The Plantsman of Clusters

"Zakaria Al-Anqoudi"

When my grandfather Mustafa sowed its seeds years ago, the palm tree was just another sapling he added to the collection of trees he enthusiastically planted on Suwani’s Al-Bey Street, and particularly in his own farmlands. The palm tree didn’t let him down; it thrived and made him proud. Towards the end of the 1950s and ‘60s, Suwani was transformed into a residential area, complete with streets, alleys, and the houses we still live in now. As a result, all these palm trees disappeared, except for that one tree, which ended up with his nephew and the husband of his only daughter–my father. 

My father designed our house in the style of the '70s, and the engineer contracted to execute it insisted that the palm tree be cut from its roots, especially that the house would extend over two floors. But my grandfather refused. "On my dead body, Muhammad. When I die, you can chop down the tree," he told him. In 1976, the house was completed, with the palm tree at its center. 

My father did not have enough time to enjoy his project; God reclaimed his life in 1977, and we returned–our family, our house, and the palm tree–to my grandfather Mustafa. 

The seedling my grandfather planted in the late 1940s lived like a queen in our house, our relationship with it developing over time. In her dreams, my mother saw the tree time and time again as a righteous bearded man dressed in white. Sometimes she woke up from the dream ecstatic, and said: "Blessings are on their way." But when she saw the man frowning and ignoring her, she woke up trembling and plunged into a deep depression, certain that grief would visit our family. 

We grew older, and my grandfather neared 100 years-old, and the palm tree grew larger, inching towards the sky. It extended past the roof, so we needed to resort to a worker to help us gather the harvest, which my grandfather divided among his neighbors, friends and relatives. Every fall, each of them had their share of the dates delivered to their homes.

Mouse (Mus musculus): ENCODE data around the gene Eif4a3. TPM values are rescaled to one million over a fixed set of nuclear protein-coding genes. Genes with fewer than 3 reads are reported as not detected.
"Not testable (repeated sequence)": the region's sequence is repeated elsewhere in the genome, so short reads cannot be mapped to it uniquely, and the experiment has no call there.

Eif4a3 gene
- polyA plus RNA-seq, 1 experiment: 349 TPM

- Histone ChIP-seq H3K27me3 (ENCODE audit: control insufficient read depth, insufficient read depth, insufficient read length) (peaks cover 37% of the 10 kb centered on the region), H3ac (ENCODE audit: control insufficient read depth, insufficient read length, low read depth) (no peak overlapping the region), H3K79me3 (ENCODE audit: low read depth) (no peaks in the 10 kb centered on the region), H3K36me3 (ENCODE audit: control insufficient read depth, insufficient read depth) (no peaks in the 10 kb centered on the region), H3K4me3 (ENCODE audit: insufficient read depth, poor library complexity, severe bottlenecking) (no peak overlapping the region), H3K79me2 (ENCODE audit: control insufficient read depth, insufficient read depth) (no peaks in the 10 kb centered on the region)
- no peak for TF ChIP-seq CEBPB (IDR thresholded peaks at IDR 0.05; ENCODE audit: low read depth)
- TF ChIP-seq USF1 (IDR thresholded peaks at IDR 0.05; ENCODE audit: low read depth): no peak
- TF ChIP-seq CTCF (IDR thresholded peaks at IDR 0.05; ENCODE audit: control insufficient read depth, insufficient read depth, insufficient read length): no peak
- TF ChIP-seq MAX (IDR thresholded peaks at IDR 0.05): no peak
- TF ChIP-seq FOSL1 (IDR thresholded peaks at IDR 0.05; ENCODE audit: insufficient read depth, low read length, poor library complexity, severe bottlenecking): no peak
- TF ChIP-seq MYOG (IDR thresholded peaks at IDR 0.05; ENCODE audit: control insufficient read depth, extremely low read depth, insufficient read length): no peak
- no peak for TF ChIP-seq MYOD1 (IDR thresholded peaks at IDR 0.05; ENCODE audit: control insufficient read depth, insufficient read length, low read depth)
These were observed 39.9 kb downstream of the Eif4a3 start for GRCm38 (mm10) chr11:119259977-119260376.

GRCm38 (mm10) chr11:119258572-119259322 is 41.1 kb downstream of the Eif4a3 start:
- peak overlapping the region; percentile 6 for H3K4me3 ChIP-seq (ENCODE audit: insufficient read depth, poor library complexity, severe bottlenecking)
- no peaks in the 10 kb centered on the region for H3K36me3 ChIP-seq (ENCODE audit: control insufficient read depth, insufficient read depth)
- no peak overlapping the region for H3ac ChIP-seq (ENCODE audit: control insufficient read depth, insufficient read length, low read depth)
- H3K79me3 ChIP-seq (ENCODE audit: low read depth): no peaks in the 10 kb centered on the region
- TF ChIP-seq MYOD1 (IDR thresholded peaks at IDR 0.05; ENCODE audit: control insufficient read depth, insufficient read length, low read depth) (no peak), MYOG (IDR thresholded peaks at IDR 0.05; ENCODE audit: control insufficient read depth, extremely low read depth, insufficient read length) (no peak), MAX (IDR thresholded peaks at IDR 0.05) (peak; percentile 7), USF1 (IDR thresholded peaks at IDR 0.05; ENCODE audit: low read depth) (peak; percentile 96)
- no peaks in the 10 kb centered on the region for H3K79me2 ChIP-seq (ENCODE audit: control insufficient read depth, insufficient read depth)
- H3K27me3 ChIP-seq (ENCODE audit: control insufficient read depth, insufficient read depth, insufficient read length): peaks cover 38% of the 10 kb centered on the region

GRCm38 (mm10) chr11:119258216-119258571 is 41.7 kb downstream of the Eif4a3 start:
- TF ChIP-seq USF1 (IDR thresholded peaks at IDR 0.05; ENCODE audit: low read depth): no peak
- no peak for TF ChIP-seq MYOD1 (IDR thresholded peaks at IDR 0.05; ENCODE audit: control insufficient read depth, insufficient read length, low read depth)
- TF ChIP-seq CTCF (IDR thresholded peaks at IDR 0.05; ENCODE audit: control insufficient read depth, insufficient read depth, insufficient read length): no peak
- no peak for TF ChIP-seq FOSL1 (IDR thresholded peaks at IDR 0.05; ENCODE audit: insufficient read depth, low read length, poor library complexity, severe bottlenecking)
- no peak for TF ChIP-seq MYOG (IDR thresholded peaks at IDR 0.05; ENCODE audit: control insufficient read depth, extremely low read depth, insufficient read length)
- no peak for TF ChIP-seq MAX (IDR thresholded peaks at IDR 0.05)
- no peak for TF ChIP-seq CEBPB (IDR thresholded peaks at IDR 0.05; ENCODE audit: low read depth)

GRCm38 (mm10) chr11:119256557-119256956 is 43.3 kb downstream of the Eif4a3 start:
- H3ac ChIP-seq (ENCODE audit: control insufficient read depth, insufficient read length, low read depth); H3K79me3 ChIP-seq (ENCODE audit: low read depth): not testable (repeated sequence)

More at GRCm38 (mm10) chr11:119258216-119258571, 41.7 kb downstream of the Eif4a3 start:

In 2003, God took my grandfather too, and 10 years later, here I am–living with my wife and son in the room next to the palm tree. After conditions worsened and I could no longer take it, I decided to build a house for myself on the roof of that house. I lost faith in regaining my grandfather's livelihood, which the state had seized in the 1970s. I didn’t hire an engineer, like my father had done, to design the house. Instead, I resorted to my friend, Mokhtar Nashnoush; I told him the story of the palm tree, my grandfather, my father, the engineer, and the scrapping of the original floor plan. I had settled on the idea of cutting down the tree, which pained me. My mother and siblings were in tears; to them, the tree was the last trace of my grandfather, Mustafa Al-Anqoudi. 

I told Mokhtar: "Look, there are only a few centimeters left between the tree and the wall. It has destroyed the wall!" To which Mostafa mockingly responded: "Your eyes are tricking you. The palm tree is standing upright all on its own." 

It was a clear day, and the palm tree was stoic and silent. I stood beneath it and traced its large trunk, which seemed to be pressed against the wall. It's true, the tree wasn't touching it; its trunk had retreated and found a new shape for itself every time the wall began to swell. 

Mokhtar could tell I was hesitant. He turned to me and said: "Build your courtyard, even if it is malformed, and leave the tree alone. Humor your mother, your siblings, and yourself. This is not just a tree; it carries the spirit of that wolf that has not departed the house."

Born in Tripoli, he is a writer, journalist, and media professional covering arts and culture. His articles have been published in many newspapers and websites such as Balad Al-Tayyoub, Libya Al-Mostakbal, and Channel 218.

Zakaria Al-Anqoudi
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